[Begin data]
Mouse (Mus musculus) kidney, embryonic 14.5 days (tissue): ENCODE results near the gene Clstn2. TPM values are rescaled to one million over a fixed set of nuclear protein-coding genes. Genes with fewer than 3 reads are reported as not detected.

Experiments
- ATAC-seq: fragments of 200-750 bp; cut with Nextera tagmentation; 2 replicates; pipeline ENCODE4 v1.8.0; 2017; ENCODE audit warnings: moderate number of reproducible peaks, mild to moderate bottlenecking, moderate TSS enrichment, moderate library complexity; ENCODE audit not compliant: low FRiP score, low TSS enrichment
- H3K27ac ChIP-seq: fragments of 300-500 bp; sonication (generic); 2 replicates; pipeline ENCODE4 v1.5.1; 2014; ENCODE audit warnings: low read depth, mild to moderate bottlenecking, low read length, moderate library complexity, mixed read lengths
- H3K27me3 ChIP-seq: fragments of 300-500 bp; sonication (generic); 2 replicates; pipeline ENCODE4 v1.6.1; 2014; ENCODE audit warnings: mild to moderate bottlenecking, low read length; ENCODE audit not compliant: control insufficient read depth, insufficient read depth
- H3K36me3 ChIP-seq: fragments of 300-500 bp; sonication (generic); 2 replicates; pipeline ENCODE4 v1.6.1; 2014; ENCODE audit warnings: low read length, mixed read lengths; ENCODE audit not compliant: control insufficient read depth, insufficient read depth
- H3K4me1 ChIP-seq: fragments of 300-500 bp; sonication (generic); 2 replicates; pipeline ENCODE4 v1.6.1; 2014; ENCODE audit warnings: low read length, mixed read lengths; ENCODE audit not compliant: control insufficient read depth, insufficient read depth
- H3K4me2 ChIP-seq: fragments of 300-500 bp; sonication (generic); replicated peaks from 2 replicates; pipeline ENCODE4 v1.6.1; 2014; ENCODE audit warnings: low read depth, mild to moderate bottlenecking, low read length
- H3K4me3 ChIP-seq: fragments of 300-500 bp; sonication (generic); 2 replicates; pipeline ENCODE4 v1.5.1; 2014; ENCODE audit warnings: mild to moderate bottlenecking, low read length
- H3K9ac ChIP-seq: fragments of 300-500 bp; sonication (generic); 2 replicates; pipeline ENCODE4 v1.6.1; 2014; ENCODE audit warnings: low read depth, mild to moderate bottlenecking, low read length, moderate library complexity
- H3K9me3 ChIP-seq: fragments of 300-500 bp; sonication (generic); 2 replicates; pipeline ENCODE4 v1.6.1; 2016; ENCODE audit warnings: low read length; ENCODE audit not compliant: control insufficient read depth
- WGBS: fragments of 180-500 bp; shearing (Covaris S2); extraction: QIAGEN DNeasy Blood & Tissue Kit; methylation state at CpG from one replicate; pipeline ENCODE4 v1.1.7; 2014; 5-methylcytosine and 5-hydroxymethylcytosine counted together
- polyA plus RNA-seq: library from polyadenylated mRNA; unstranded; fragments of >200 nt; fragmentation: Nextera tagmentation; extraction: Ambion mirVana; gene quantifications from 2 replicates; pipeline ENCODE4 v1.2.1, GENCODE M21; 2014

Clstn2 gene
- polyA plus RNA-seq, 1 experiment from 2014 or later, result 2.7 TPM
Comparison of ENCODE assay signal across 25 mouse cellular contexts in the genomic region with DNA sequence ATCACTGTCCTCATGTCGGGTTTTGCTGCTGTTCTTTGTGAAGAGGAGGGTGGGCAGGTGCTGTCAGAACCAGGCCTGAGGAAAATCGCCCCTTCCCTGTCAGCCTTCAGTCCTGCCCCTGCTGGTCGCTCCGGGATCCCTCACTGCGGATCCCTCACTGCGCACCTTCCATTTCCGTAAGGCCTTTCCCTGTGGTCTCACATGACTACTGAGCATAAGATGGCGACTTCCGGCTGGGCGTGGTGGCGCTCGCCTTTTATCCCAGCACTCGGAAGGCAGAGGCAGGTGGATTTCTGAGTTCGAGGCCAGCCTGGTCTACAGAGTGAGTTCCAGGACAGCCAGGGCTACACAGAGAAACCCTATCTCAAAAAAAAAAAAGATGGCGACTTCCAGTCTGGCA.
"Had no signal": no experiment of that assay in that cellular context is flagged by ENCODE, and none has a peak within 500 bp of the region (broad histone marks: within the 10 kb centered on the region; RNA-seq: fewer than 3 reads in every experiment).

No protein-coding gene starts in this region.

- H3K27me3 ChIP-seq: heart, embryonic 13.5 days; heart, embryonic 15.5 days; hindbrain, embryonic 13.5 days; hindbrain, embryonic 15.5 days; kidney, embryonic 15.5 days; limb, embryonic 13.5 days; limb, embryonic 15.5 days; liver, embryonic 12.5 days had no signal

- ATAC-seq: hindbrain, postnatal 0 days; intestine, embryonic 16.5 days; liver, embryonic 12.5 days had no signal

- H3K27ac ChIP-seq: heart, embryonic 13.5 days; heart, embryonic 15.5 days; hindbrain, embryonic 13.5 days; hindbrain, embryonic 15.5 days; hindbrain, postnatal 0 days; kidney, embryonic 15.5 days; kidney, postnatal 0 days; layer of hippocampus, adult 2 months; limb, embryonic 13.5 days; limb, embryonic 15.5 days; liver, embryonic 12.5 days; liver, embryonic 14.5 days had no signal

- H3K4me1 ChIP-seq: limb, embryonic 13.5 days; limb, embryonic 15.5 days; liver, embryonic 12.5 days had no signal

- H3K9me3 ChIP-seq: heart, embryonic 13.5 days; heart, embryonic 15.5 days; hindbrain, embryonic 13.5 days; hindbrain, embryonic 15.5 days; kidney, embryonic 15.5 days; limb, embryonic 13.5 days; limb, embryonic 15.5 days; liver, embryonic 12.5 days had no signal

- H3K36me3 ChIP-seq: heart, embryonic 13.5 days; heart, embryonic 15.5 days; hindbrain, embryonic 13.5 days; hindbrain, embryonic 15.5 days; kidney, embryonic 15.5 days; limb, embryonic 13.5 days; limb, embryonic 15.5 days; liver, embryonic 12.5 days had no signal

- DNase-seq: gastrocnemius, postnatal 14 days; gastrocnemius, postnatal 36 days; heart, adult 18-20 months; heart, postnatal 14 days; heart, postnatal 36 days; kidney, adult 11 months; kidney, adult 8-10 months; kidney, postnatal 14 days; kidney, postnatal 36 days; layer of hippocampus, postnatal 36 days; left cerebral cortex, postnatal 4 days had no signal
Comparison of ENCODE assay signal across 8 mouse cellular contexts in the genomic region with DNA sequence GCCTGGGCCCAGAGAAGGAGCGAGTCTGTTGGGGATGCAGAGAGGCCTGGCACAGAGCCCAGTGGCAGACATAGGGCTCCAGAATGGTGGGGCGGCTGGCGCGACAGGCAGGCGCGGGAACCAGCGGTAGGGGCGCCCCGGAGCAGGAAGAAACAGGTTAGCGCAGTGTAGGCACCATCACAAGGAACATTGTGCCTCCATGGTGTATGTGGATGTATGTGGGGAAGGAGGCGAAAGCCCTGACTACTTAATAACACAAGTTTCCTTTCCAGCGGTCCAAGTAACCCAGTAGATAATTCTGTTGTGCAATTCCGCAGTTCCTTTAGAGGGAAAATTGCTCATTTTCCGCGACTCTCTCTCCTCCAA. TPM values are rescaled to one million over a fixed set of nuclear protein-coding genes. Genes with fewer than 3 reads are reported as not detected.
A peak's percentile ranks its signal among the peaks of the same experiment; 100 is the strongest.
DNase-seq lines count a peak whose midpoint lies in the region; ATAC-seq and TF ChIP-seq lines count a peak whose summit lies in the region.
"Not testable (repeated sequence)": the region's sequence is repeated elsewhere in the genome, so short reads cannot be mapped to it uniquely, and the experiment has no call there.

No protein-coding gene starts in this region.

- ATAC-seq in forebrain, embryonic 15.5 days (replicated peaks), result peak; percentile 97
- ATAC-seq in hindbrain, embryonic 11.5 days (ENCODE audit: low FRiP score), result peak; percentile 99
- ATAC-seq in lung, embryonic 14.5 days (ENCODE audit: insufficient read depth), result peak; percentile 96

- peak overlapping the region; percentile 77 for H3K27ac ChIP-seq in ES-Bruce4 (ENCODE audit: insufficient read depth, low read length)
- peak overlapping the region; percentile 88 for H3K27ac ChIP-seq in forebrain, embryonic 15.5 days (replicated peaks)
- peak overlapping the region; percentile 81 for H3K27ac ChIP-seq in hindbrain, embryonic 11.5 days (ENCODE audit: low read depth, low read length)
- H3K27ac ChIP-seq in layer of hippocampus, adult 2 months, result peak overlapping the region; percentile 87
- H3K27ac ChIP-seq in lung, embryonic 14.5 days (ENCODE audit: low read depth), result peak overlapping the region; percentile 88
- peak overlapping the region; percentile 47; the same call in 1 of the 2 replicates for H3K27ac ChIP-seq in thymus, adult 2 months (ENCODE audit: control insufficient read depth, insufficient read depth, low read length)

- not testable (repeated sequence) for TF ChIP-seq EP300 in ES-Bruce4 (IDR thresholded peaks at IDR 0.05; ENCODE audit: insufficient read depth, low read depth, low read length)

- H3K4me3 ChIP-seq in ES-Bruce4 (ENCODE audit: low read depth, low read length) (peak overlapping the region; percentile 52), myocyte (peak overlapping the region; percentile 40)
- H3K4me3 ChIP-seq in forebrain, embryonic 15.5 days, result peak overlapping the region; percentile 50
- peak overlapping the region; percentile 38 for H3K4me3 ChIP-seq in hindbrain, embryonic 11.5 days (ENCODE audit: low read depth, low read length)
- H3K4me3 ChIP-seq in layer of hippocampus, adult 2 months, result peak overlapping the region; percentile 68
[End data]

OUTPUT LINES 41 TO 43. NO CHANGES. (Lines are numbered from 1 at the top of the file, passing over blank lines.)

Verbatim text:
- H3K4me3 ChIP-seq in ES-Bruce4 (ENCODE audit: low read depth, low read length) (peak overlapping the region; percentile 52), myocyte (peak overlapping the region; percentile 40)
- H3K4me3 ChIP-seq in forebrain, embryonic 15.5 days, result peak overlapping the region; percentile 50
- peak overlapping the region; percentile 38 for H3K4me3 ChIP-seq in hindbrain, embryonic 11.5 days (ENCODE audit: low read depth, low read length)